Nothing like the Chinese spring rolls you might expect from its name. These are doughy, deep fried, vegetable filled creations. Their shapes varying from to pasty to roll to lump depending upon the chef.



Pungyen Monastery (4010m)

Emily looking up at Pungyen Gompa and Manaslu
Emily looking up at Pungyen Gompa and Manaslu

You are advised to do acclimatisation days when doing a long trek to high altitudes to help your body adapt to the lack of oxygen. This is when you trek up to a higher altitude but come back down to sleep at the same altitude as the night before. We did an acclimatisation trek to the Pungyen Monastery.

The walk takes you steeply up a valley off from the main trail for about two hours. At the top you suddenly appear on a vast large flat plain at about 4000m elevation. From this flat spot you have amazing views of the mountains particularly Manaslu, the peak we were circumambulating. In the far distance you can see prayer flags fluttering in the wind. This is the remote Pungyen Monastery. 

We walked all the way to the empty monastery. It is basic consisting of only a couple of buildings, a chorten and prayer flags that weave up the mountain side. In the shadows of these snowy giants I can understand the meditative power of having a religious building in such a remote and beautiful location.


Shyla (3500m)

Our accommodation in Shyla
Our accommodation in Shyla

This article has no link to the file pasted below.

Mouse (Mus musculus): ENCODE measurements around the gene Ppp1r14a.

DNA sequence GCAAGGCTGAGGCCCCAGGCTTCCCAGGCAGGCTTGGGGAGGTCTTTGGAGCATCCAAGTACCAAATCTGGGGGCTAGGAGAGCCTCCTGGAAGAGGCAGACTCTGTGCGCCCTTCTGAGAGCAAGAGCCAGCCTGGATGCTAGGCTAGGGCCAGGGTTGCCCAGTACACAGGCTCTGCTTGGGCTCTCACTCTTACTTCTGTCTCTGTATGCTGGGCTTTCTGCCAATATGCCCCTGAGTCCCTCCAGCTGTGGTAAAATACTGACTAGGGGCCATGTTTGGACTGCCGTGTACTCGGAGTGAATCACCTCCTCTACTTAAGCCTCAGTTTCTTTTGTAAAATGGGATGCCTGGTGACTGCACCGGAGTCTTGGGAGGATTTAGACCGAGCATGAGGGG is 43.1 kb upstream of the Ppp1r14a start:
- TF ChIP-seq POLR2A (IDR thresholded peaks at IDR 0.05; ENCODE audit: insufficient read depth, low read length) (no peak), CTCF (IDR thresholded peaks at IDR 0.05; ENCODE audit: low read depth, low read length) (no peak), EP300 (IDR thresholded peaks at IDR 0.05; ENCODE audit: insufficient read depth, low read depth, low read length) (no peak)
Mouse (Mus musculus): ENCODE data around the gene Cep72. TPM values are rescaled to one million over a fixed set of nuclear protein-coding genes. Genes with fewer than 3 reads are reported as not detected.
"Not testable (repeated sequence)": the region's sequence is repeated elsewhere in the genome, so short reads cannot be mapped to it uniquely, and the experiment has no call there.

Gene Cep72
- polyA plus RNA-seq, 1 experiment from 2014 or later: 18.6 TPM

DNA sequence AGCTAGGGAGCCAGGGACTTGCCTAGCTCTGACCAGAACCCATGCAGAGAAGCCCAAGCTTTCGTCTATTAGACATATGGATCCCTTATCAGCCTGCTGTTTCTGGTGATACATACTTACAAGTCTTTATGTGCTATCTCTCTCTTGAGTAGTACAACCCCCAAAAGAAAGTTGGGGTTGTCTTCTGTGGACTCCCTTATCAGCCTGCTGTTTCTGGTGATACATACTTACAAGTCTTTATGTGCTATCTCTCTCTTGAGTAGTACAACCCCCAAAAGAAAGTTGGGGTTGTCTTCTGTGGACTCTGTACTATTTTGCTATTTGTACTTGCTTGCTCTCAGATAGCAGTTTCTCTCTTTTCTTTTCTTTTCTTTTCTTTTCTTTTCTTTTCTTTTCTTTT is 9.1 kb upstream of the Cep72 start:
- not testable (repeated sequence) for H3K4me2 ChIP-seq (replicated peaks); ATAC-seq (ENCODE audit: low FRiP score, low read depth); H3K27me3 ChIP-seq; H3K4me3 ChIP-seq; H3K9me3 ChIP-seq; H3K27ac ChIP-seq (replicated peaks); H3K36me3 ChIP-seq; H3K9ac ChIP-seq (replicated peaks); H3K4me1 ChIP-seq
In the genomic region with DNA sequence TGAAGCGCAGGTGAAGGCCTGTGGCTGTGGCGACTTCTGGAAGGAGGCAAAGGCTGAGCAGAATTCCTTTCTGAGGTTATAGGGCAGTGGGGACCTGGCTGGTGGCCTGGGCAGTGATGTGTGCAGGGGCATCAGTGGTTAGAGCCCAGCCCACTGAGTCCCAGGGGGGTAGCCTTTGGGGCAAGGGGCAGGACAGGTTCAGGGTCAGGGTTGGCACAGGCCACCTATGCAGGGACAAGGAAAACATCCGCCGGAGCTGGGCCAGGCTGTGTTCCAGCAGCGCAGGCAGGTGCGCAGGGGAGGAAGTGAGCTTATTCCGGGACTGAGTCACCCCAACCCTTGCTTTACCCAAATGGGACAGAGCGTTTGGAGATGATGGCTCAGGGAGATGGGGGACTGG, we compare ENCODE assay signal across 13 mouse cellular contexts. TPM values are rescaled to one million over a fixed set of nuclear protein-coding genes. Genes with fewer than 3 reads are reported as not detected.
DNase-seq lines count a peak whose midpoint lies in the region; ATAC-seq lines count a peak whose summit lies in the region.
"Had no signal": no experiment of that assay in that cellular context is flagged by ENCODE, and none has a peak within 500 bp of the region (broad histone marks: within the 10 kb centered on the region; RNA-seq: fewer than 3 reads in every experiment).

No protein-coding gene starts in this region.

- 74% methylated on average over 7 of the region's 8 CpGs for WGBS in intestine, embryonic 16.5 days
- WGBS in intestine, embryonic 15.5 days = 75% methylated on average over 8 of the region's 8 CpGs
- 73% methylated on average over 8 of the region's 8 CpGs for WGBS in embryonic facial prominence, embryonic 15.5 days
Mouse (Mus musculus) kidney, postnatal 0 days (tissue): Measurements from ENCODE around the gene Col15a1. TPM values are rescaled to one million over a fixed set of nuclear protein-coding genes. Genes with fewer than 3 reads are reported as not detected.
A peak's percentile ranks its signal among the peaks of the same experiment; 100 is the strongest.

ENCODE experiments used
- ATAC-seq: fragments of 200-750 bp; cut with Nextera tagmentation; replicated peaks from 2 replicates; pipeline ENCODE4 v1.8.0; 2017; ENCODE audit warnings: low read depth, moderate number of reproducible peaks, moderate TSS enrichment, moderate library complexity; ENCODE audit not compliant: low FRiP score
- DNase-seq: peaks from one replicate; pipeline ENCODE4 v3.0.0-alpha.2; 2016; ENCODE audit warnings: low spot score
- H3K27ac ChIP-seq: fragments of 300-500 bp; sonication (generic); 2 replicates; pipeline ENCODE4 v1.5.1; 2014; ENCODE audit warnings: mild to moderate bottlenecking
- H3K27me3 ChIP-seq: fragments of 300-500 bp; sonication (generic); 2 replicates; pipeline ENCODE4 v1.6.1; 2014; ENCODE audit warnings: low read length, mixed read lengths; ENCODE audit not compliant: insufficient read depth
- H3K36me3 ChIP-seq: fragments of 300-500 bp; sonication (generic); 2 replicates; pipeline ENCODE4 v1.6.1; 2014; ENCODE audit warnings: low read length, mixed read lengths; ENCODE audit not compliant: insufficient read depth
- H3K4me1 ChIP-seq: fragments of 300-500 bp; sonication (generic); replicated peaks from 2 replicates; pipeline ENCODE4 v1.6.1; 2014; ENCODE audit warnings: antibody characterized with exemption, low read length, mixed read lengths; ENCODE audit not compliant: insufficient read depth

We arrived in Shyla on day 8 of the trek. It was cloudy and grey and as the sun went down we spent the evening tucked away next to a fire in the guesthouse dining room. Our guide had told us that Shyla was one of the most beautiful towns on the trek due to its mountain views. We went to bed praying for clear weather tomorrow.

Luckily our prayers were answered and when we rushed out next morning we could see clear blue skies and snow topped mountains in every direction. Suddenly it felt like we were truly in the Himalayas. The sun then hit the snow peak of Manaslu first turning it bright orange as if it was on fire. We watched the sun line slowly illuminate our surroundings and soon we too could feel it’s warmth. This place was magical.


Bandipur (1030m)

Looking down the main bazaar of Bandipur
Looking down the main bazaar of Bandipur

Bandipur is a small town between Pokhara and Kathmandu. It sits on the hillside giving it great views of the snowy peaks of the Himalayas on a clear day. Although it was very hazy when we visited we still enjoyed walking through this old Newari settlement. The main pedestrianised bazaar in particular is lined by beautifully crafted wooden houses.